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Spending Time Outdoors on Memorial Day Weekend? Then These Safety Tips are for You

With the long Memorial Day holiday weekend that marks the unofficial start of summer approaching, many people will be looking forward to spending time with family and friends getting some sun, socializing and being outdoors.

But, whether you’re going swimming, grilling, hiking, camping, road tripping or boating, it’s always prudent to keep safety at the top of your mind as you venture out this weekend.

Dr. Fred Alamshaw, chief of Family Medicine with Kaiser Permanente Southern California, offers some simple advice on how to enjoy the long weekend without jeopardizing your health.

“One of the most important things to remember is to stay hydrated while you’re out in the sun,” Dr. Alamshaw said. “The risk of heat stresscan come on unexpectedly and, if not realized, can turn into a heat stroke pretty quickly.”

Dr. Alamshaw urges you to pay attention to your body for signs of heat exhaustion.

“If you experience headaches, lightheadedness, nausea, confusion, irritability or an upset stomach, stop sweating and try to cool off, get out of the sun, drink more water or an electrolyte replacement like Gatorade, and if you’re not improving, please seek medical attention,” Dr. Alamshaw said.

If you’re planning a day at the beach or being part of other outdoor activities such as sports, Dr. Alamshaw encourages you to take the following precautions:

  • Bring all of the necessities for the day in the sun — plenty of water, sunscreen, a hat and maybe even a hand-held fan if it is warm outside.
  • Take breaks in a cool, shady place instead of spending all of your time in the sun.
  • If you’re going swimming, keep an eye on your kids and avoid distractions like texting, reading or socializing.
  • If you’re on a beach or pool, make sure there’s a lifeguard on duty or designate someone to keep an eye out.
  • If you or your children aren’t the best swimmers, there’s no shame in that; wear those life vests or floaties (for the kids).
  • If you’ll be drinking alcohol, although it may feel like you’re hydrating, it actually does the opposite, so drink in moderation and make sure you’re balancing it with plenty of water intake too.
  • Also, avoid drinking while swimming. Cramps, impaired judgment, disorientation and drowning are unfortunate but true risks.

If you love hiking, and it’s a beautiful day outside, why not get some fresh air, right? Yes, totally! But consider avoiding hiking during the hottest time of the day (noon to 3 p.m.) and instead, get an early start.

“If you’re in the sun, please wear a sunscreen of SPF 30 or higher,” Dr. Alamshaw said. “If you’re going to be around water, consider water resistant sunscreen. But either way, still reapply throughout the day because sunscreen does wear off. If you’re going to be in the sun for more than two hours, no matter what the activities are, pack that sunscreen with you for some touch ups here and there.”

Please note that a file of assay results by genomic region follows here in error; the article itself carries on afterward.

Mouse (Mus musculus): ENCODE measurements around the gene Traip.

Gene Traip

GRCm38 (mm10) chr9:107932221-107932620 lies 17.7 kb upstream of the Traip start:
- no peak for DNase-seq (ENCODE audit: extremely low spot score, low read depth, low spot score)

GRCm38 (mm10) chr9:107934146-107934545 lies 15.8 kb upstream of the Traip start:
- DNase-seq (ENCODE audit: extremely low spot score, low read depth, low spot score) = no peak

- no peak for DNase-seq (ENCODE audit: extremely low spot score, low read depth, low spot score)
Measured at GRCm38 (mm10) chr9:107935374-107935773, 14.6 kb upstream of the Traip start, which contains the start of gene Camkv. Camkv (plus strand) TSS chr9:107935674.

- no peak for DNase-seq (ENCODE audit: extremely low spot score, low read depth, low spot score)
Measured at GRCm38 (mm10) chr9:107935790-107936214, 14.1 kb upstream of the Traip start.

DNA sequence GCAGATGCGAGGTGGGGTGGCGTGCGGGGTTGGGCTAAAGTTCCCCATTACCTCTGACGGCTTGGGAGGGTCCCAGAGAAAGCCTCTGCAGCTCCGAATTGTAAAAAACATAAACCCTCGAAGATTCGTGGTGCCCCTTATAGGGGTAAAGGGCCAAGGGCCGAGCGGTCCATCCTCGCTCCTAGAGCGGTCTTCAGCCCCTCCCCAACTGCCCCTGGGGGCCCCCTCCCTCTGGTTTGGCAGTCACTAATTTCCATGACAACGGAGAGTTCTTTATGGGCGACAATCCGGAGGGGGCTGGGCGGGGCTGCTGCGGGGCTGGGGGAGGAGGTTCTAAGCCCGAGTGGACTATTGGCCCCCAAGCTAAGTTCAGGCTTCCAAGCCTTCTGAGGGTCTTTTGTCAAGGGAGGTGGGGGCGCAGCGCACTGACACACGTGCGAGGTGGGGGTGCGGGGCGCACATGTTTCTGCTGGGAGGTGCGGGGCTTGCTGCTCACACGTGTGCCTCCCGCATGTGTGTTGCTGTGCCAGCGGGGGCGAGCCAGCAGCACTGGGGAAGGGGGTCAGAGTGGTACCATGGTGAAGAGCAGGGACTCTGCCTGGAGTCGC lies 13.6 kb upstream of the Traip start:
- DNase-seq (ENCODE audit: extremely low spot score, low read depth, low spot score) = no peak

And you may not have ever thought of it, but there’s actually a “good” wardrobe to wear when you’re set out into the sun for a hike, according to Dr. Alamshaw.

  • Wear light colors that reflect the sun’s rays rather than absorb them by dark colored clothes. You may want to consider purchasing clothing that has a SPF label on them, available at camping/hiking stores or online.
  • Wear loose, lightweight breathable clothing – like nylon or polyester – to help regulate body temperatures.
  • Wear sturdy shoes – don’t go barefoot or with flip flops.
  • And cover up with a lightweight long sleeve shirt or use sun sleeves – it may seem counter intuitive to put on extra clothes in hot weather, but the added coverage can actually protect you from the UV rays coming from the sun above.
  • Wearing hats or bandana that can be dunked in water to cool your head and neck are also great accessories to the hiking wardrobe.
  • Even socks matter! Choose wool or synthetic socks, never cotton, to help keep you cool and to also prevent blisters and uncomfortable hiking journeys.

And although rare, snakes do exist on our hiking trails in Los Angeles, so keep an eye out for them, especially rattle snakes, said Dr. Alamshaw, who practices in Orange County. They generally want to avoid you as much as you probably want to avoid them. But there are certain steps you can take to protect yourself:

  • Stick to open trails with good visibility. If you hear the rattle, don’t panic, just try to stay clear.
  • In the rare event that there is a bite, do your best to stay calm but act quickly. Don’t place a tourniquet or pressure, instead remove anything that may constrict the swelling, such as your shoes or a watch, depending on where the bite is, and get to the hospital or call 911 as quickly as possible.
  • Carry a little backpack for snacks and to hold your cellphone in case of an emergency like that unexpected bite, and of course, for that hydration… Remember again… Hydrate frequently! AND… don’t forget to bring the sunscreen!

“Taking precautionary steps will help you enjoy Memorial Day weekend while ensuring that you and your loved ones can be safe and avoid a trip to the emergency room,” said Dr. Alamshaw.